The River Brue catchment on the Somerset Levels & Moors has been chosen by Defra and the Environment Agency to be one of seven pilot projects across the country to trial new approaches to the consenting regime around watercourse maintenance on main rivers.
These pilot projects, to last for one year from 21 October 2013, will provide evidence to inform forthcoming government regulations to introduce a more streamlined and risk based flood defence consenting regime by 2015.
As part of these trials, the intention is to make it easier for farmers and landowners to find out what maintenance work EA have planned in a catchment and to make it easier for farmers and landowners to undertake maintenance work themselves on main rivers – for example de-silting to improve land drainage - provided that the work is low risk in terms of flood risk, water quality, habitats and wildlife.
Good practice guidance and a legal framework will be provided to participating landowners to assist work being carried out in a way which avoids any significant environmental damage. The EA flood defence consenting process will be eased where possible - and where a consent is still required (such as within designated areas such as SSSIs), applications will be fast tracked to enable work to progress efficiently. Monitoring will be carried out and a steering group which includes CLA is guiding the project.
The Brue has been chosen because there is local concern regarding the levels of silt build up in the main channel and adjoining rhynes. There is also a good mix of non designated and designated (SSSI) land and some pro-active landowners with an interest in carrying out work on the river themselves to aid land drainage.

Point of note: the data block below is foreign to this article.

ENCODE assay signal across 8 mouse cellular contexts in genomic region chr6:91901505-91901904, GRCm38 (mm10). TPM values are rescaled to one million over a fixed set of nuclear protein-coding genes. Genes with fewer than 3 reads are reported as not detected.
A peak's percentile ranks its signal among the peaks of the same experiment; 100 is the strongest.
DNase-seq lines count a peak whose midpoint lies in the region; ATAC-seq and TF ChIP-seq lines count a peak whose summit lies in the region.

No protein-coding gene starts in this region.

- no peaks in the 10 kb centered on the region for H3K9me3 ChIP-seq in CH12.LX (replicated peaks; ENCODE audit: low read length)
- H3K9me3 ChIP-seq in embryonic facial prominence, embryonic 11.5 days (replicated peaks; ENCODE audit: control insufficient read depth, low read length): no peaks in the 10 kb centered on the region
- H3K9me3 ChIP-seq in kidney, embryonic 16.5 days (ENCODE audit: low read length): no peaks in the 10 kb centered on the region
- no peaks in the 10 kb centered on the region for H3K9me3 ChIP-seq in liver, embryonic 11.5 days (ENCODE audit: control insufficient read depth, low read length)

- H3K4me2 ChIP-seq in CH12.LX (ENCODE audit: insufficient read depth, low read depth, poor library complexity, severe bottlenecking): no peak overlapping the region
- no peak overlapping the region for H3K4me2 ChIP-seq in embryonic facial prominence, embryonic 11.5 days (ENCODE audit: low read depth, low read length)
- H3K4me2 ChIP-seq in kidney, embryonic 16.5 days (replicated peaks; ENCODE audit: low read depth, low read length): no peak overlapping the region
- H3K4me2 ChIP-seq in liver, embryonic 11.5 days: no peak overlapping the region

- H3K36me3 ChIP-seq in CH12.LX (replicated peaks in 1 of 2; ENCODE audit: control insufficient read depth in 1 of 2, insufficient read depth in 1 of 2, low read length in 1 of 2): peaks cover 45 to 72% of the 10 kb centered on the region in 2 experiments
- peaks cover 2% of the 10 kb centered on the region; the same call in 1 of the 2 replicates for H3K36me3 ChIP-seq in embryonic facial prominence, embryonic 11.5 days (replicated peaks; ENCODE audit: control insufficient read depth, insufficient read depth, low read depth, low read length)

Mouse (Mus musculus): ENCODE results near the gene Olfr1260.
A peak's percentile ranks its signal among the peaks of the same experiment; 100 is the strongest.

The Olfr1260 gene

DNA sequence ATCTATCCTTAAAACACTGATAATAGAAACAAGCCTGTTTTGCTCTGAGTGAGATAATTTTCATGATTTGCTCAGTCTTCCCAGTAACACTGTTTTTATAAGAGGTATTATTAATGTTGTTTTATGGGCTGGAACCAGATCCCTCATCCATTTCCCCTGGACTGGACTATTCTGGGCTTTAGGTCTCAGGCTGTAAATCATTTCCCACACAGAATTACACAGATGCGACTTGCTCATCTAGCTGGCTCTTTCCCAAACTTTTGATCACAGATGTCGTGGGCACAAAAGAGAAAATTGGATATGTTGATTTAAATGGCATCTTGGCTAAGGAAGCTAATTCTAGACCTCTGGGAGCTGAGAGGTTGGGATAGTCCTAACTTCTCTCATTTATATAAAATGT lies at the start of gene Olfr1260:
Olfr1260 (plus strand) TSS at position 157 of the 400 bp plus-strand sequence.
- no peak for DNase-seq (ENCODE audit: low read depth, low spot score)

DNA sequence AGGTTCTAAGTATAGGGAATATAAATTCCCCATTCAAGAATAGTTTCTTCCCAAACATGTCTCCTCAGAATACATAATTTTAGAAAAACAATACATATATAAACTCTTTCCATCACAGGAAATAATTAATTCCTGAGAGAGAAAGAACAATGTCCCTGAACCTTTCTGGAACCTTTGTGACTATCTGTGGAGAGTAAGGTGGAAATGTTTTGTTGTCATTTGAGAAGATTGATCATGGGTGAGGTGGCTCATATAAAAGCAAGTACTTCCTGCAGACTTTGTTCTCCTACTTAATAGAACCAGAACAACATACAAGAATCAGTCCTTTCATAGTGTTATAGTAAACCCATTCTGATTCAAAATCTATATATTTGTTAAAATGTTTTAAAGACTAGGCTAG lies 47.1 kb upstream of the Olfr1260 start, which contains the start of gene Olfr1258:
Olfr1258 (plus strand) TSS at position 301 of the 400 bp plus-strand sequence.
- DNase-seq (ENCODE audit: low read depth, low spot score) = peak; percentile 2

Reductions in river maintenance by EA over recent years were felt to have exacerbated the effects of the 2012 floods and CLA, in the South West and nationally, have been calling on Government for some time to make it easier for farmers and landowners to undertake maintenance work on main rivers where the EA are unable to.
We would encourage farmers and landowners within the Brue Catchment to consider getting involved. Whilst any maintenance activity will have to be paid for by those participating, the project is an opportunity to ensure that de-silting work to improve land drainage actually gets done. The reality is that over recent years EA have increasingly been unable to do this sort of work simply to achieve better drainage of agricultural land. Due to the Treasury cost:benefit rules under which EA now allocate their dwindling maintenance budget, EA concentrate maintenance activities on rivers where larger numbers of people and properties (residential and commercial buildings) are at risk of flooding.
Whilst CLA continues to lobby against this approach, which discriminates against rural areas, the situation is unlikely to change in the short term. Moreover, the EA undertake river maintenance work under a 'permissive power' – they do not have a statutory duty to prevent land from flooding. Approaches such as that used in the Brue Catchment Pilot may therefore have an increasing role to play in future. More information on the Brue project – including a pilot area map, guidance and who to contact to get involved - is available from the EA website at http://www.environment-agency.gov.uk/homeandleisure/floods/150299.aspx.